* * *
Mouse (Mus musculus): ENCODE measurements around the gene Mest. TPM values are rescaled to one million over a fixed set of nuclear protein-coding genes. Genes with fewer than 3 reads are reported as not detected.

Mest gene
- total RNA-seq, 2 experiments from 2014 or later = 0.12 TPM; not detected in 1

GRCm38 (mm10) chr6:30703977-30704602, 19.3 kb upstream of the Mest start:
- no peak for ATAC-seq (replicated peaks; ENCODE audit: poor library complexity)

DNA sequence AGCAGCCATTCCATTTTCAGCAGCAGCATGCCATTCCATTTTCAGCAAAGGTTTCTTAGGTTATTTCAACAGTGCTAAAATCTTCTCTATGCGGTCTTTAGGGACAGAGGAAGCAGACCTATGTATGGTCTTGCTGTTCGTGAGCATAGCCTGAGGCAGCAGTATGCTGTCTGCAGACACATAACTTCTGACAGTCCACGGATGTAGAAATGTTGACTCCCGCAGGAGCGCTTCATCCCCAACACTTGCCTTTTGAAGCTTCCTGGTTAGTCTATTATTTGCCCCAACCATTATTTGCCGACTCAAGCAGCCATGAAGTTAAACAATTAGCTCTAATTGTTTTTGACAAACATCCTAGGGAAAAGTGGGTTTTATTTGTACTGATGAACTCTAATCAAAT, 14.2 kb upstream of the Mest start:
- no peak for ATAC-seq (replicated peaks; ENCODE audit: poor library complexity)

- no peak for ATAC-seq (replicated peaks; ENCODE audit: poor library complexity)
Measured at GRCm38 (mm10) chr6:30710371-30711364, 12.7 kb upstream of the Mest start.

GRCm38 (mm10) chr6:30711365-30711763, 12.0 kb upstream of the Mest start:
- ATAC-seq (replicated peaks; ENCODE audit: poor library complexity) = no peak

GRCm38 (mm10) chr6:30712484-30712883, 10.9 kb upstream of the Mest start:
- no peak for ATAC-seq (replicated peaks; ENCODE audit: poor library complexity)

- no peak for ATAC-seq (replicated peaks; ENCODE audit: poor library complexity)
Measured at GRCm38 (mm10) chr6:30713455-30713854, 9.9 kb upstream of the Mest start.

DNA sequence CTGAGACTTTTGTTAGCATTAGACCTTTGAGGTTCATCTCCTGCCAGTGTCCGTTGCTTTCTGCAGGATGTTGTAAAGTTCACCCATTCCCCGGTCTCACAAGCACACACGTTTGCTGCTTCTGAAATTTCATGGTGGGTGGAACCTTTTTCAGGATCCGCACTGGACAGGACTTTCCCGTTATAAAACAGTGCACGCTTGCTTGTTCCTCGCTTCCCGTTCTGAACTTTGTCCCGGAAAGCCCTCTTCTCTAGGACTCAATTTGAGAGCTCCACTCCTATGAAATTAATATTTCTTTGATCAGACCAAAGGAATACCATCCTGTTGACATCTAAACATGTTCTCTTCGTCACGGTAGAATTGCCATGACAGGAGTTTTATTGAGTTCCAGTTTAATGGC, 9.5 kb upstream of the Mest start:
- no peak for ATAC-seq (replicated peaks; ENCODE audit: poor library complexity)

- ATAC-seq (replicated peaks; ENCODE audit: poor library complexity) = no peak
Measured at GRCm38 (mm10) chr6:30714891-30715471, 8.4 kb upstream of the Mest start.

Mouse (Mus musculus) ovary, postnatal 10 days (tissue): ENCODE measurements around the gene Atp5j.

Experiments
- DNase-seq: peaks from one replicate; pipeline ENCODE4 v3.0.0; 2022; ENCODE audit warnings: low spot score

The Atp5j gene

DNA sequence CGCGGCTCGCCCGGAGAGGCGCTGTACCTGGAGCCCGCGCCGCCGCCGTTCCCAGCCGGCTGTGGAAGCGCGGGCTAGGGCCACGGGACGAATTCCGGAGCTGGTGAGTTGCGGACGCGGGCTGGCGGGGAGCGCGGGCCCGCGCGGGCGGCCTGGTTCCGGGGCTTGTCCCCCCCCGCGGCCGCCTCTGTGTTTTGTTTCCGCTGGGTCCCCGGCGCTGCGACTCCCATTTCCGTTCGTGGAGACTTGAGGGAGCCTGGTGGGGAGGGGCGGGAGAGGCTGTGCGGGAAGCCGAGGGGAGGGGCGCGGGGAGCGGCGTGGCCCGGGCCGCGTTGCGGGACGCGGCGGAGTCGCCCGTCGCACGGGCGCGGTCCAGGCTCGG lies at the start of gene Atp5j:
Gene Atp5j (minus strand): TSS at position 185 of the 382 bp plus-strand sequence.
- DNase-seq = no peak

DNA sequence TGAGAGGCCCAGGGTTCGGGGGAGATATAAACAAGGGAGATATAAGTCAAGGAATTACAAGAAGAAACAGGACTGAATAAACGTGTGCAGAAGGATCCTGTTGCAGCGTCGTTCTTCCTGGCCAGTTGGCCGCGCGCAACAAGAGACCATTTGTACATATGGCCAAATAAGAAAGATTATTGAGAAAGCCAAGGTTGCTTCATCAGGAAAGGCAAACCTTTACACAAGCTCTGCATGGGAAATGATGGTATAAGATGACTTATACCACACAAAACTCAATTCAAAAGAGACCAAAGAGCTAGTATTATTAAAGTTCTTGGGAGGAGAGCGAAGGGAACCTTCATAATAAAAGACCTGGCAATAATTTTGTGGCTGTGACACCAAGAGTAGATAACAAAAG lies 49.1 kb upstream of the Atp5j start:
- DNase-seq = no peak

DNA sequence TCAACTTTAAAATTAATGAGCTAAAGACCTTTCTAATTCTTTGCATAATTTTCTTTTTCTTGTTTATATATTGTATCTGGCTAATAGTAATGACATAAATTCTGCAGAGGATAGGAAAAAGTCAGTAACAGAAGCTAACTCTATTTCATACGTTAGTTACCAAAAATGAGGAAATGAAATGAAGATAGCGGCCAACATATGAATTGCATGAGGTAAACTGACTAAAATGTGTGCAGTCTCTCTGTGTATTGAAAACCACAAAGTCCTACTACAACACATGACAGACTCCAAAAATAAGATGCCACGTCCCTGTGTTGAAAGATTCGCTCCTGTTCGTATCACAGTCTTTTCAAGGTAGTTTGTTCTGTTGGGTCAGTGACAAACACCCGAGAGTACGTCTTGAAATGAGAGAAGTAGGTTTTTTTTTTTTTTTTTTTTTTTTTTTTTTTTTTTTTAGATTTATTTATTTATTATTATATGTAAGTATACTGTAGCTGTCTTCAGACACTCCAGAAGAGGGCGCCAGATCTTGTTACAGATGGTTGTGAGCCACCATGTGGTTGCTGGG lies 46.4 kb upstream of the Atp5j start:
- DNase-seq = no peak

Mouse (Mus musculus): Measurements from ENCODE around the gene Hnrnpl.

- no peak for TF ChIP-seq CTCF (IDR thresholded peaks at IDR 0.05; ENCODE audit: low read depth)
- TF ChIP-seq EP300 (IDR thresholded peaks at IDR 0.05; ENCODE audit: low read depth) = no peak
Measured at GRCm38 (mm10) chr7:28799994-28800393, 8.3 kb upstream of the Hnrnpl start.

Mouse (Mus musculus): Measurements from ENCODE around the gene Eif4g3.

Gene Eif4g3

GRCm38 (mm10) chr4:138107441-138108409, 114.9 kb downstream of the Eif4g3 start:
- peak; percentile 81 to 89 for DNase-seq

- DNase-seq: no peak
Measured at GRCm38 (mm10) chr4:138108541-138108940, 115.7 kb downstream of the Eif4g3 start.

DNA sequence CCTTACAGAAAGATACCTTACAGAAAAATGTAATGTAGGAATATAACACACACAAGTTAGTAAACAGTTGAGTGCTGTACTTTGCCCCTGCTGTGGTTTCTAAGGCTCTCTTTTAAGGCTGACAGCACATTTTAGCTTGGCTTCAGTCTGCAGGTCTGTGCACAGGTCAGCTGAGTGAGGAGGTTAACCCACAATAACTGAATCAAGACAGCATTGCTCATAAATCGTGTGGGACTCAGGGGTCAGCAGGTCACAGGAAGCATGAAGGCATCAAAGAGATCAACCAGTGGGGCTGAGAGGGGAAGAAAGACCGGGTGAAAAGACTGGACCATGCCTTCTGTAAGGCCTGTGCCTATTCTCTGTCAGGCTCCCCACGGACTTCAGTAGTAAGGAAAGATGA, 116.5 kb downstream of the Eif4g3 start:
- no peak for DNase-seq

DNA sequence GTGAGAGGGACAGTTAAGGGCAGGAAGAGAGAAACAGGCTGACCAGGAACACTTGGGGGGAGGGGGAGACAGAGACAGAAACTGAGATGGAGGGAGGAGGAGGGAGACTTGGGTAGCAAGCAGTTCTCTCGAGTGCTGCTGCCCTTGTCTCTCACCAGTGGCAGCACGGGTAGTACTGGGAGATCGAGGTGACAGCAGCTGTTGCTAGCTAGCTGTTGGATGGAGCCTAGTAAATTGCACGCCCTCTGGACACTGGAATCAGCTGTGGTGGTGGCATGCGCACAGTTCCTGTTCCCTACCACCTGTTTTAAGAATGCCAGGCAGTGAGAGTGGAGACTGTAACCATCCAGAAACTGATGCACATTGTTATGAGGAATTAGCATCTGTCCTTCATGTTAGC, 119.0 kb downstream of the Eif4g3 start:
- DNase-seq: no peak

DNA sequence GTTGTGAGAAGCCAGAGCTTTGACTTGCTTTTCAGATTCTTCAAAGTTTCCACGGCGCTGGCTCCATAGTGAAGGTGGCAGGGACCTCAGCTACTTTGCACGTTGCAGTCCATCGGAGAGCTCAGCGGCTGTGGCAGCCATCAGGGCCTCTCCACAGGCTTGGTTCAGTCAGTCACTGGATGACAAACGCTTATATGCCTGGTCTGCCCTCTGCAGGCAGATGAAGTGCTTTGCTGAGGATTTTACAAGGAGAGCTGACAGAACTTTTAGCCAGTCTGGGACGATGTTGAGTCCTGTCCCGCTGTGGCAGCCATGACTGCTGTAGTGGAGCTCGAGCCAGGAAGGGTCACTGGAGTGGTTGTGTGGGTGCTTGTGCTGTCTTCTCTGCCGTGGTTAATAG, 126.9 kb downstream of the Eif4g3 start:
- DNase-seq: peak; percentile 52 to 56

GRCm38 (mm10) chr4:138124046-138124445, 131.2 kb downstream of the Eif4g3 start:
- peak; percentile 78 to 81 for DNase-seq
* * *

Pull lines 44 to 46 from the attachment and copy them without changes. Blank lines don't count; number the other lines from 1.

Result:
- DNase-seq: no peak

DNA sequence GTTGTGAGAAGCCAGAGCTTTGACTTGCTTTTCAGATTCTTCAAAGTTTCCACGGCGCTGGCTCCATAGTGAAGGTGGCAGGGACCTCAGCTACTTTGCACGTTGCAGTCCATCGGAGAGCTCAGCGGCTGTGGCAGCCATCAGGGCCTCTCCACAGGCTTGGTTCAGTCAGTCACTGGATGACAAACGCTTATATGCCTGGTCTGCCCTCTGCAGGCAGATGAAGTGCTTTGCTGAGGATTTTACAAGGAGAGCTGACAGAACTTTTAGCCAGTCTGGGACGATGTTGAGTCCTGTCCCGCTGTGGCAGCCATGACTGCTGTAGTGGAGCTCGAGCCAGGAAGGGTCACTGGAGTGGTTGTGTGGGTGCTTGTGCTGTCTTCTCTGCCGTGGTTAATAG, 126.9 kb downstream of the Eif4g3 start:
- DNase-seq: peak; percentile 52 to 56